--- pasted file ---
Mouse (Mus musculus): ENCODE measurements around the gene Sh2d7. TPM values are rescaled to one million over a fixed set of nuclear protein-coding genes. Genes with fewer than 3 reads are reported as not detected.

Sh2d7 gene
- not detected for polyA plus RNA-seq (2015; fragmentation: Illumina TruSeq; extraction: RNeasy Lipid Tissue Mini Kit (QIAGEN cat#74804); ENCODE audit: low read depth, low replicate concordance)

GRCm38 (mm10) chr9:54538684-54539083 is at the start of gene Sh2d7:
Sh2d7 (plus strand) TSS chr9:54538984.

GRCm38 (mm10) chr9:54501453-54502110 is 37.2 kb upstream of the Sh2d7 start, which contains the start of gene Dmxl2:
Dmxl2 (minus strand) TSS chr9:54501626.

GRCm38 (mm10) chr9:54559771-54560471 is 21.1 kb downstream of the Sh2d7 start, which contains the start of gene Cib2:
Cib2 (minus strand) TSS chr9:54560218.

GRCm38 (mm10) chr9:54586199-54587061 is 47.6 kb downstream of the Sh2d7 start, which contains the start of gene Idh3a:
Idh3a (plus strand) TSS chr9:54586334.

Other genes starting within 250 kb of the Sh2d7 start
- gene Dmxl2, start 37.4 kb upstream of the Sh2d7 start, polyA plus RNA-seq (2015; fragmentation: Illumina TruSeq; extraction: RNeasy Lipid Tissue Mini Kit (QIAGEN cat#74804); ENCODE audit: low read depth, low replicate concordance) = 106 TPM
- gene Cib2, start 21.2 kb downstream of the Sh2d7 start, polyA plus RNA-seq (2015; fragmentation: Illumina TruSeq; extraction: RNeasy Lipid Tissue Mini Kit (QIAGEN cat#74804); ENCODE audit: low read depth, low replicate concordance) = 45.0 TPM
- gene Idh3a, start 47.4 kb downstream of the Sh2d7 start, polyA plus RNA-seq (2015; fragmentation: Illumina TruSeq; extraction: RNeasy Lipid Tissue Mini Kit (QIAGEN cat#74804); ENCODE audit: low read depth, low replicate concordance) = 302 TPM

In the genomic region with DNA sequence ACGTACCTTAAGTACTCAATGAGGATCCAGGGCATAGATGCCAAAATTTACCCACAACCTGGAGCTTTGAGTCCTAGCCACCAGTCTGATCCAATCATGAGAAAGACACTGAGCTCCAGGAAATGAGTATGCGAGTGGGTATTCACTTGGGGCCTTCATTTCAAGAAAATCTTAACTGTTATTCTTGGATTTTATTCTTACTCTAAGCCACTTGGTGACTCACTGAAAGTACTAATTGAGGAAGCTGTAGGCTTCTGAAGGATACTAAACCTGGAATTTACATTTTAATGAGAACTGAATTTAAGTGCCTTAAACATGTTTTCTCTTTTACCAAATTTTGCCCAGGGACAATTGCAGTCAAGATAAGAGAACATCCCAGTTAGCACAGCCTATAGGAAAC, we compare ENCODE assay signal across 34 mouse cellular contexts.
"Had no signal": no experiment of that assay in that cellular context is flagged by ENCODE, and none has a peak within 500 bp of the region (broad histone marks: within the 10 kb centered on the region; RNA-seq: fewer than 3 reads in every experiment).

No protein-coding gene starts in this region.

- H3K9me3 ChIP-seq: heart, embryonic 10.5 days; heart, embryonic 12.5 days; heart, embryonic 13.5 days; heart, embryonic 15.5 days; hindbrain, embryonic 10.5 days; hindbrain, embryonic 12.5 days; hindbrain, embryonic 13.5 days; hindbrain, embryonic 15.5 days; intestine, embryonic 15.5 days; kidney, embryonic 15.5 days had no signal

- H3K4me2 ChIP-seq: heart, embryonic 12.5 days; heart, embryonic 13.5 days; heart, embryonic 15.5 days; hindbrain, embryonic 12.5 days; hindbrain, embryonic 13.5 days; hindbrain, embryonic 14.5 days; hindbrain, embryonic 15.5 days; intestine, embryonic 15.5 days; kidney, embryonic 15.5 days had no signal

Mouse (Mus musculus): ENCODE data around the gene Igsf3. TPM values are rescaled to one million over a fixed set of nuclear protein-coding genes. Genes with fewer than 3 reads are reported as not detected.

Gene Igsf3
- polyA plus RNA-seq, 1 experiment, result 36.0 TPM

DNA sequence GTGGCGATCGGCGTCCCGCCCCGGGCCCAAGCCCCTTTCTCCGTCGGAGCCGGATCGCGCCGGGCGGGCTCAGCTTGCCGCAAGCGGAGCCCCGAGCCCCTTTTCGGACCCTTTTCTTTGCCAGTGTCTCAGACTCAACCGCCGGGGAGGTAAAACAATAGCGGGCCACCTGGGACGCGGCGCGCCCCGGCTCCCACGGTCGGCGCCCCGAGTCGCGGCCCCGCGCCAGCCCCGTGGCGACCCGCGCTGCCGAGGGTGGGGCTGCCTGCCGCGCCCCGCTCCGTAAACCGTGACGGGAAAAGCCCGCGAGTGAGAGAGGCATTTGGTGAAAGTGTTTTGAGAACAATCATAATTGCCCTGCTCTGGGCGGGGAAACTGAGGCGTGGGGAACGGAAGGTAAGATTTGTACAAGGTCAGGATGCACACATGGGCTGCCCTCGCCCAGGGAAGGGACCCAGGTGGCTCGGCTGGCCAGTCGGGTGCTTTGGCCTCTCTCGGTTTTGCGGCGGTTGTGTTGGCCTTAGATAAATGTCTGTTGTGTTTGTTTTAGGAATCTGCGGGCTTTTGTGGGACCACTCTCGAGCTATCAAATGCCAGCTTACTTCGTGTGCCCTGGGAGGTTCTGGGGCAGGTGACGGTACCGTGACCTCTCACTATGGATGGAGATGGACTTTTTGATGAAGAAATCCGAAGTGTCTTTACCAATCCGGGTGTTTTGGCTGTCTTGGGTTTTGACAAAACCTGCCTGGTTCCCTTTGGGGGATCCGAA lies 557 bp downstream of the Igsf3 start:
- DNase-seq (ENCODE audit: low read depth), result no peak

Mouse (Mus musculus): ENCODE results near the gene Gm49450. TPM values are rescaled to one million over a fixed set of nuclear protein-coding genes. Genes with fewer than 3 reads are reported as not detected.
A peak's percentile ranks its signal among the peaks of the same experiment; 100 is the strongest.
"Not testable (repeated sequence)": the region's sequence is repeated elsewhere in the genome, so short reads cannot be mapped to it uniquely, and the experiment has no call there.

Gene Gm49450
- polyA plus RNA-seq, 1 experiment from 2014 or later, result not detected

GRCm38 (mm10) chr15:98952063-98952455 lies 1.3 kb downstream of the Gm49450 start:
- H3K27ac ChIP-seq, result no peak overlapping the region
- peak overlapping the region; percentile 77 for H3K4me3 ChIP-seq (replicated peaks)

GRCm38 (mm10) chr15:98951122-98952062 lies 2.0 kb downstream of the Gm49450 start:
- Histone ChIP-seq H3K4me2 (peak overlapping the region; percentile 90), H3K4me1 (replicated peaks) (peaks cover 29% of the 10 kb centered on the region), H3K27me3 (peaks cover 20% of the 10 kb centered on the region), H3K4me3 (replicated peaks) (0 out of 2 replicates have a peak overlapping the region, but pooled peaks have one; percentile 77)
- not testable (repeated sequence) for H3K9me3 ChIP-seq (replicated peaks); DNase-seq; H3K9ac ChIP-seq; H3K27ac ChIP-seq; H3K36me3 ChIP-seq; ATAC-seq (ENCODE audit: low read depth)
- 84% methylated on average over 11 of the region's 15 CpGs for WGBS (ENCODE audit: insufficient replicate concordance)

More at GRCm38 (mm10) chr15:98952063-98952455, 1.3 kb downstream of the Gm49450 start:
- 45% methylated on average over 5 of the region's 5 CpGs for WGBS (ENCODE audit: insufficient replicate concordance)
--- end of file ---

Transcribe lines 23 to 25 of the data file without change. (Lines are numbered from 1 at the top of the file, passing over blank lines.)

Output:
- polyA plus RNA-seq, 1 experiment, result 36.0 TPM

DNA sequence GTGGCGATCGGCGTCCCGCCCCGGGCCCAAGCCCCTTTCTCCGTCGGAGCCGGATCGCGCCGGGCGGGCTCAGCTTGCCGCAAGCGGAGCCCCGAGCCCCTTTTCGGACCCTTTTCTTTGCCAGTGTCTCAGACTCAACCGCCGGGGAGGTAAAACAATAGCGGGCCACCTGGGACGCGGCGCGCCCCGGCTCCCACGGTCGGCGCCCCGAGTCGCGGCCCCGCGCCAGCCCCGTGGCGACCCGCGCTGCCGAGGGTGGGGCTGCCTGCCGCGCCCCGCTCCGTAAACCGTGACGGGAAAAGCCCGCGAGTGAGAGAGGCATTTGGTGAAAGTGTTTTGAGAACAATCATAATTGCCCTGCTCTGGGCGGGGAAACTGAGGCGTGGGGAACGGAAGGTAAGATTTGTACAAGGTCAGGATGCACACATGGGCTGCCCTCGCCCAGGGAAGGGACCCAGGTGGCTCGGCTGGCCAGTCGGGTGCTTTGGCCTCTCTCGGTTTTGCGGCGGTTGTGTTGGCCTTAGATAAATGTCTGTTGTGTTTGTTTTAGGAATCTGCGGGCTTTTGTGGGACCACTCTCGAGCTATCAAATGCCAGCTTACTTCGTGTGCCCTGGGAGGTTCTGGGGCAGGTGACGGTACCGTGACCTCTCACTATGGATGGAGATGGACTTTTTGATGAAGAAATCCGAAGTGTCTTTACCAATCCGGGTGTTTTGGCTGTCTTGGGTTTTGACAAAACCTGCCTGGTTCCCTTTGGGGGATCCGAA lies 557 bp downstream of the Igsf3 start:
- DNase-seq (ENCODE audit: low read depth), result no peak